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PSEG Long Island: May take weekend to restore all power

John O'Connell, vice president of transmission and distribution of PSEG

John O'Connell, vice president of transmission and distribution of PSEG Long Island, on Thursday, March 8, 2018, discussed how crews are working around the clock to restore service to all of its customers whose lost electricity in the recent nor'easter.  Credit: Newsday / Raychel Brightman; Howard Schnapp

Work to restore power to more than 6,000 PSEG Long Island customers who still don’t have electric service could extend into the weekend as utility workers contend with nearly 2,000 complex repair jobs and nearly 1,000 downed trees or limbs.

Wednesday’s nor’easter left a blanket of wet, heavy snow on tree limbs, toppling them onto wires and in some cases taking down utility poles, said John O’Connell, vice president of transmission and distribution for PSEG Long Island.

“It was good snowball and snowman snow, but bad for electric wires and trees, because it sticks,” O’Connell said Thursday afternoon.

The utility’s 9:45 p.m. estimate of the number of people who were without power was roughly half the number it reported midafternoon Thursday: 12,831.

O’Connell said PSEG and the hundreds of outside crews that are helping restore power expect to make a large reduction in that outage number through the evening, then have a full day Friday restoring power. But some residents are expected to remain without power into the weekend. He declined to estimate how many customers.

Around 8 percent of PSEG and LIPA’s 1.1 million customers lost power during the nor’easter, or nearly 90,000 customers.

PSEG and its contractors lost some time getting to repairs on Wednesday night because of bad road conditions and difficulties in accessing problems.

“Our crews worked hard in tough conditions throughout the night,” O’Connell said.

Many had just finished work on last Friday’s nor’easter, which took out power to 128,000 customers. The work was finished last weekend and into Monday.

“They rolled right into this one,” O’Connell said of workers who mobilized Wednesday.

At Brookville Lane in Glen Head, a massive tree fell onto electric wires and took down three utility poles.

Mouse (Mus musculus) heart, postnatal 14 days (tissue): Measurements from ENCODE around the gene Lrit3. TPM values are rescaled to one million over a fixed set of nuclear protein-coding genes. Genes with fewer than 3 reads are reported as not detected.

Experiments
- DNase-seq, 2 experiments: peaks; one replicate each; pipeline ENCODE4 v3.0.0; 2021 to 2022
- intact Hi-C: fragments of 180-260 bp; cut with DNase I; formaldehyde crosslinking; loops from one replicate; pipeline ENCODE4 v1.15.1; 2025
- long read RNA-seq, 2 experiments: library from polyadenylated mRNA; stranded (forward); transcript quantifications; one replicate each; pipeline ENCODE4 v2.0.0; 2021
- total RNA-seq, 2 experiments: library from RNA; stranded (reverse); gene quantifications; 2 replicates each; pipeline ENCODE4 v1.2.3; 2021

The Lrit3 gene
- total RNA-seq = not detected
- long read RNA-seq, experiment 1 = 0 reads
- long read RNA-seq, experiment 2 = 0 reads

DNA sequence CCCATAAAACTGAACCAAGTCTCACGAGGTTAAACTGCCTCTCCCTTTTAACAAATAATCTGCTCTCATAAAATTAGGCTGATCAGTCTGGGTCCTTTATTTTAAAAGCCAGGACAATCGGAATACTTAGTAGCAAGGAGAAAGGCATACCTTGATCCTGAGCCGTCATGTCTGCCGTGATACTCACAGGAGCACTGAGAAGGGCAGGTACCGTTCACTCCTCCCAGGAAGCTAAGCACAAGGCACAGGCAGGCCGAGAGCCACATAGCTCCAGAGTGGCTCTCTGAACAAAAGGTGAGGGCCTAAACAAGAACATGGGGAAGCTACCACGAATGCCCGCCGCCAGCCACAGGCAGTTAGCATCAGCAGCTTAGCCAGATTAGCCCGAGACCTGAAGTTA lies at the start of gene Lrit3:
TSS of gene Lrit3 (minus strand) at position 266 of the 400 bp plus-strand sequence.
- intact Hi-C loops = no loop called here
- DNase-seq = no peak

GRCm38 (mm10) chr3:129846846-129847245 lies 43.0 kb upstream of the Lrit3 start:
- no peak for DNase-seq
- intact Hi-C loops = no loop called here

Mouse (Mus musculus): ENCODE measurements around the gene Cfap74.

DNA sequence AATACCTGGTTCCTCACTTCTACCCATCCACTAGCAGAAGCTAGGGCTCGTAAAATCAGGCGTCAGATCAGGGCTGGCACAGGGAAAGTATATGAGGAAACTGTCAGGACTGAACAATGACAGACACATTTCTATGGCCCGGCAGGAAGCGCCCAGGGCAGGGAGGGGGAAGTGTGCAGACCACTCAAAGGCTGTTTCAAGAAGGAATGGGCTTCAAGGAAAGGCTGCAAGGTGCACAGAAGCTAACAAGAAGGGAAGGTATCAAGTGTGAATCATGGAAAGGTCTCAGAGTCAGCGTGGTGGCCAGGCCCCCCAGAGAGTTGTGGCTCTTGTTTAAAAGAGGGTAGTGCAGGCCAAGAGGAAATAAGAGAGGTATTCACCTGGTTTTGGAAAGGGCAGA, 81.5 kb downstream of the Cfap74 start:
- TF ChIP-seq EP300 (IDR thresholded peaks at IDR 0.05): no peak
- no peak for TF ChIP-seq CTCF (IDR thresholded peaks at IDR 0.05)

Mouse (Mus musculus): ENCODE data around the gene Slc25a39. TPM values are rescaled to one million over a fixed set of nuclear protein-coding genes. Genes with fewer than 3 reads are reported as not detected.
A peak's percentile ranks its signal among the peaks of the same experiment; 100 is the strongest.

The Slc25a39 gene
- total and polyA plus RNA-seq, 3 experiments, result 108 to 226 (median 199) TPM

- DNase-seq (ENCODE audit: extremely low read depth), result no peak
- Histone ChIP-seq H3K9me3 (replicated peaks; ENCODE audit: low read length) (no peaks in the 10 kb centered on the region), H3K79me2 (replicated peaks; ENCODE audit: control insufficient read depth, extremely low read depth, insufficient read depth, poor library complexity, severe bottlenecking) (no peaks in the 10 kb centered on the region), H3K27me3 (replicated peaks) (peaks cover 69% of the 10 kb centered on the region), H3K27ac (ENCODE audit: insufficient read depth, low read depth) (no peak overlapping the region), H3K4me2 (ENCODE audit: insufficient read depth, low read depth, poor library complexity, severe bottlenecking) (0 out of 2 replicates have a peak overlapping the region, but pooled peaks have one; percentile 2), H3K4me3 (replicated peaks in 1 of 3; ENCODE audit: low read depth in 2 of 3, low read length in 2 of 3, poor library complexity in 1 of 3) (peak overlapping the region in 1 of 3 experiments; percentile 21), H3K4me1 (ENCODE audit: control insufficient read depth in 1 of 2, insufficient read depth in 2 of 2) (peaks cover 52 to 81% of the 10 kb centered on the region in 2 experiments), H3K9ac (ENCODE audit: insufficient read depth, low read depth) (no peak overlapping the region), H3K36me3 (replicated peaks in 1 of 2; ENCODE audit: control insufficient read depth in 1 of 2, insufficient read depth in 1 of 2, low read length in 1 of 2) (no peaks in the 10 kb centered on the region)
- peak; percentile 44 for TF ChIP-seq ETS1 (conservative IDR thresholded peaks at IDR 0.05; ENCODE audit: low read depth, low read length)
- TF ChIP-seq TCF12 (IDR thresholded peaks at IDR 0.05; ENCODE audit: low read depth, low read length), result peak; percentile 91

Two neighbors on the lane who lost power Wednesday — and in the previous nor’easter — also could not drive in or out because their driveways were blocked.

“I heard this pole fall down, and I didn’t know what it was, it was like a little bit of an explosion,” said Ginger Devivo.

While her home’s generator automatically kicked in, she had to walk about two miles — each way — to check on her two horses.

Her neighbor Susan Volz was also prepared. On Wednesday, fearing the power would go out, she had her two young children take pre-emptive hot showers — and she set up playdates for them elsewhere on Thursday.

“It looked like a little tornado touched down here,” she said.

Volz had hoped the electricity would be back on long before PSEG’s 11 p.m. Thursday estimate. Last night, even with lots of blankets, “We were cold . . . this is terrible,” she said.

O’Connell said most of the problems are in areas with a lot of trees, including the North Shore. He said most of the work is on the distribution system — the network of wires on utility poles that delivers power to homes and business.

Only a small number of repairs are on the transmission system, which brings high-voltage power from plants and cables to substations.

While PSEG has plenty of workers to handle the restoration, it doesn’t have access to hundreds of crews from its sister company PSE&G of New Jersey, which is still dealing with tens of thousands of outages after seeing over 100,000 overnight.

O’Connell said trees have been the main culprit, despite the fact that PSEG has completed a full cycle of tree trimming a larger area around trees than LIPA had in years. The main problem, he said, is there is no way to prevent an entire tree from uprooting and falling onto wires. That is especially the case when the ground is not frozen — and already saturated with water.

The latest nor’easter, which approached late Tuesday and lasted into early Thursday, closed schools and snarled roads and rails during the evening commute. Long Island MacArthur Airport registered 5.8 inches of snow, while other areas reported more than 7 inches.

Wind gusts of 53 mph were recorded at Great Gull Island, which is at the eastern end of Long Island Sound; 52 mph in Shinnecock, and 48 mph in Bayville, the weather service said.

With Patricia Kitchen

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